Tuesday, December 10, 2013


(Being a palette cleanser after my last heavy-duty blog post.)

Descriptagram is an idea for a small creative writing side-project. It is an exercise in brevity and clarity. It begins with the question: if a picture is worth a thousand words, what happens when you summarise that picture in 140 characters?

I scanned through my Instagram feed and attempted to capture the essence of select images using the minimum of words. Interestingly, the juxtaposition of content in this written list is far more dissonant compared with viewing the source images within the app.

“Disembodied head of a vintage shop mannequin: seventies-chic, cracked lipstick, disappointing hair.”
“Desiccated orange starfish atop a variety of grey pebbles.”
“Four bright green fractal broccoli arranged square-wise on the rich brown hues of a wooden table.”
“Mandarin Chinese characters finger-written in the mist of a window’s condensation sheen.”
“Close-up of distressed street lettering – disintegrated white paint on a black tar road.”
“Random metal letterpress type characters arranged within a steel tray, mostly serifed capitals.”
“Landscape: four-fifths dark night sky to one-fifth tiny lights delineating the vastness of a city grid.”  
“A pair of hipster spectacles completely disassembled on a wooden table.”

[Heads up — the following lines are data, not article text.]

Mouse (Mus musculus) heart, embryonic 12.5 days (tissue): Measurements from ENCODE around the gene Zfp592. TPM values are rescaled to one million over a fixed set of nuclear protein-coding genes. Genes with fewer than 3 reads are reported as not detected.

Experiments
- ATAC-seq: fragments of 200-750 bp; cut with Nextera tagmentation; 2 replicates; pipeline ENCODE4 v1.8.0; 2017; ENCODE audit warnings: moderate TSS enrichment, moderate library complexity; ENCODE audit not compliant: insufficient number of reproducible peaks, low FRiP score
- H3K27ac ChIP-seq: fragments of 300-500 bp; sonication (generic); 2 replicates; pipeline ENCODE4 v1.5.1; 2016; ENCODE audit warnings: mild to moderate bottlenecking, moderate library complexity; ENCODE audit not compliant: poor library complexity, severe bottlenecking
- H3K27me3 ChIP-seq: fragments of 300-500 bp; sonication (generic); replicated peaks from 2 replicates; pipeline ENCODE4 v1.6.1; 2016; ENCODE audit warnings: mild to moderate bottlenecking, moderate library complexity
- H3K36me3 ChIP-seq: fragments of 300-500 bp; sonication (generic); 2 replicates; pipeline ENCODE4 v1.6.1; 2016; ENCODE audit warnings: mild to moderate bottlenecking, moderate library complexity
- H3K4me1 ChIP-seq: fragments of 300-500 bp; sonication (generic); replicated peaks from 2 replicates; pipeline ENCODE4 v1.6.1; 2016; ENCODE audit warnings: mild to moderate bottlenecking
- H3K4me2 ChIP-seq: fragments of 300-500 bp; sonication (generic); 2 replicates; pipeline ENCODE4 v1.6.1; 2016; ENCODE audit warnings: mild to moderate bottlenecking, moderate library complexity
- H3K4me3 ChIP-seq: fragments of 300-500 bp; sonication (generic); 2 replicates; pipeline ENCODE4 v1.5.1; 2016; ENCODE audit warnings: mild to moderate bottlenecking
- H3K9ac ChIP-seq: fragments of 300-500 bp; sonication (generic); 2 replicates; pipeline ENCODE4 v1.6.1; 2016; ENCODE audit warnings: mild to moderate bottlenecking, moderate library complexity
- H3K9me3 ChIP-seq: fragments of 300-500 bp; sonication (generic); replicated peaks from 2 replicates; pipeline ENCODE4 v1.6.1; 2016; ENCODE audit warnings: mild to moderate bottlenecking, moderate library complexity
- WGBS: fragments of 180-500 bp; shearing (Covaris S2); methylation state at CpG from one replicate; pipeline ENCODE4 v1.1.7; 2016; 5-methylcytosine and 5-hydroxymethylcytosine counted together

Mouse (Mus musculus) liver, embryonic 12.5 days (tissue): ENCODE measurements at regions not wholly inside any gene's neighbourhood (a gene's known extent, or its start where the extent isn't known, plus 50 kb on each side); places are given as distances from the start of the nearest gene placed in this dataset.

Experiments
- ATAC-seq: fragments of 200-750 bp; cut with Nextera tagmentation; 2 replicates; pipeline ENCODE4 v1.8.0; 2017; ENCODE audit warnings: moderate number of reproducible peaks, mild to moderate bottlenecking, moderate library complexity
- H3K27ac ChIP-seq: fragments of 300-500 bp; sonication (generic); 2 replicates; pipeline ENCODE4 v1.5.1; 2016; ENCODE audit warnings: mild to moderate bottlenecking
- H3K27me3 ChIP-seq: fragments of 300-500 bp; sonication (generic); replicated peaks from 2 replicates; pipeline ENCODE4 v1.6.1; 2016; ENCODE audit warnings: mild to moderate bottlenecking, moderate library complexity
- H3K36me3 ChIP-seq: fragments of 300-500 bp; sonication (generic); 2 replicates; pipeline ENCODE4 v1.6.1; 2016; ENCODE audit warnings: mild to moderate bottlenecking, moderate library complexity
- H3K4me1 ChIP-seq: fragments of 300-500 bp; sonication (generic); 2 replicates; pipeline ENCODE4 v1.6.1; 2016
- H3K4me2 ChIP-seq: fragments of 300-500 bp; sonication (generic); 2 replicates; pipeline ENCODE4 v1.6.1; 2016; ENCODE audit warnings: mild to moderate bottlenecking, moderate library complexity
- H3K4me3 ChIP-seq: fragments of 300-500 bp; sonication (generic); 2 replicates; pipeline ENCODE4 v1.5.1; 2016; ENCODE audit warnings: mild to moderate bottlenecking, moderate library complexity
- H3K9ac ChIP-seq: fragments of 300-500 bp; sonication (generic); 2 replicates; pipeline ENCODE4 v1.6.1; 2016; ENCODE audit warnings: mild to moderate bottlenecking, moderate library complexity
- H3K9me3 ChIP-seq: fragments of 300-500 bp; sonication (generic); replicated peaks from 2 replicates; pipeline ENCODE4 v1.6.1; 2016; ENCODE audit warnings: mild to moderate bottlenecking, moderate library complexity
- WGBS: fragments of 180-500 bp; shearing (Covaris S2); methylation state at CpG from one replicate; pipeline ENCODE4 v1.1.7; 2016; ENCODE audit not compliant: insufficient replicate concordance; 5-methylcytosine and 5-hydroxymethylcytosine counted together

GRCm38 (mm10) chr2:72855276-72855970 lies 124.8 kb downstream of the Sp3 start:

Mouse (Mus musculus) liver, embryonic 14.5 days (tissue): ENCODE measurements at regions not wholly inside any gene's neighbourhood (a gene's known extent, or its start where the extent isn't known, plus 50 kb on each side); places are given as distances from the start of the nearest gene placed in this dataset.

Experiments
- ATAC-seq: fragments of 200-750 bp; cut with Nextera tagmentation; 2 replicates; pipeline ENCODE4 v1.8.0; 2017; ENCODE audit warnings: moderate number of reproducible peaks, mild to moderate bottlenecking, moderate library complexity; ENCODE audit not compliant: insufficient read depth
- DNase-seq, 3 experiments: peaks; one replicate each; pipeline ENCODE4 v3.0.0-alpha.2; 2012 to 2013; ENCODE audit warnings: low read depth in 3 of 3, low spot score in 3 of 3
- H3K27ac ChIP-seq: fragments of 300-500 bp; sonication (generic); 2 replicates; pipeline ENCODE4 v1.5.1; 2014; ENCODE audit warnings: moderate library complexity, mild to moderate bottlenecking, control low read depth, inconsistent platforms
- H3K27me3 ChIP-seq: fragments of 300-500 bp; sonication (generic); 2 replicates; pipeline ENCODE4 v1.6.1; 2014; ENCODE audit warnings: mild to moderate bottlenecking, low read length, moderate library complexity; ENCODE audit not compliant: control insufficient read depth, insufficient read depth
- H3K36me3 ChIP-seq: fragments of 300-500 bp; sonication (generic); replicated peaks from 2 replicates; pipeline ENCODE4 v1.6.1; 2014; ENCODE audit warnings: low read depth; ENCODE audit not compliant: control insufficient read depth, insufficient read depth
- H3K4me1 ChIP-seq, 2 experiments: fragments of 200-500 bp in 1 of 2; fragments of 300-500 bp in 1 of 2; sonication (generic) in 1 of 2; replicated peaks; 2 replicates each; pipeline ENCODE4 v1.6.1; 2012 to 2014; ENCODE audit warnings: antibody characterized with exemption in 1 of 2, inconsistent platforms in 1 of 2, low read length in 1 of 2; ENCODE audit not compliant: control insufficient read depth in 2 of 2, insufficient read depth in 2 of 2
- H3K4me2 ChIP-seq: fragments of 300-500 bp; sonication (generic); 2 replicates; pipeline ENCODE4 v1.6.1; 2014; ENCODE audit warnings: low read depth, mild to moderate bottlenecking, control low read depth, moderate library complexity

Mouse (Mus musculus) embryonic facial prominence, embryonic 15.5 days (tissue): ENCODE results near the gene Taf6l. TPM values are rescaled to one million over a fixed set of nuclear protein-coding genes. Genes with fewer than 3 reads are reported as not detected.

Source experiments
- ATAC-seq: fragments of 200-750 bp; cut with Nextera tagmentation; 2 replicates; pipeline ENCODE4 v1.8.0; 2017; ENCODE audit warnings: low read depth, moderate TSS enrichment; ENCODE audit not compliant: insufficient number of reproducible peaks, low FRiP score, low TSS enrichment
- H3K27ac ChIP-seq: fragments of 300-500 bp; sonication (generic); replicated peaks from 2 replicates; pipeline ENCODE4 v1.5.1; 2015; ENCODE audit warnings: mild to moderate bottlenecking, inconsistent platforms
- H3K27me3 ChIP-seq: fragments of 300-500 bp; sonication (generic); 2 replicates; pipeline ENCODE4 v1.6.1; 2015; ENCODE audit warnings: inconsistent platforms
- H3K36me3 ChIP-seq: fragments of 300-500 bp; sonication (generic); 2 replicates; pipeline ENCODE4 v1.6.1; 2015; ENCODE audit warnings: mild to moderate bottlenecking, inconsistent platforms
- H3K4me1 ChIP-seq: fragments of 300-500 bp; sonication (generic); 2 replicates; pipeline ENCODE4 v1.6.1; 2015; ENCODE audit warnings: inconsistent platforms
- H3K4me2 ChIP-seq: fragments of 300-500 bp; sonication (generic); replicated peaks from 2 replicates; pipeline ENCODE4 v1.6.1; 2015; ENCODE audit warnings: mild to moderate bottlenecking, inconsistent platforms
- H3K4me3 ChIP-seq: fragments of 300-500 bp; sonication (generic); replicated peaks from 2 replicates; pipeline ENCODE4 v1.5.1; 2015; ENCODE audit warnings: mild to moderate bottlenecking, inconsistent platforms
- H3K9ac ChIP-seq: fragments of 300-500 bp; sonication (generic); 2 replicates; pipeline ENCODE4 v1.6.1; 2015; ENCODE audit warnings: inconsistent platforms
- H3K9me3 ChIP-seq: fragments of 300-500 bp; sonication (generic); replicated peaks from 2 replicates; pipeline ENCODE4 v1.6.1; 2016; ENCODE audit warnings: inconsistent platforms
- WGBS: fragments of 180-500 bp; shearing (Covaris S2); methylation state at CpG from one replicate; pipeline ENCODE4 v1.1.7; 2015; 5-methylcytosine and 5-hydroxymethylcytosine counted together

“Midnight. Red. Green. Blue. A neon sign’s lettering reflected onto water surface.”
“Rusty, weathered, fifties-era Vegas motel sign contrasted against a bright blue sky.”
“Close-up of overly ornate letterforms from a Victorian advert (bonus naive pro-smoking message).”
“Long shot of dark tree trunks covered in snow. Colour image appears faux-monochrome.”
“Sunrise viewed through silhouettes of leafless trees. Elongated shadows creating emphasised perspective.”
“Wrinkly young puppy asleep on a cushion; indoors, no flash, amber hues.”
“Predictable birds-eye view of a cappuccino; starkness of white cup contrasts details in wood grain of table.”
“Poorly-kerned vernacular typography. With the obligatory scathingly superior comment appended.”

I may continue this exercise in a dedicated Twitter account. Its longevity would depend on how quickly the novelty of sentence construction devolves into similarity and pattern repetition. I guess I should go and research some Haiku...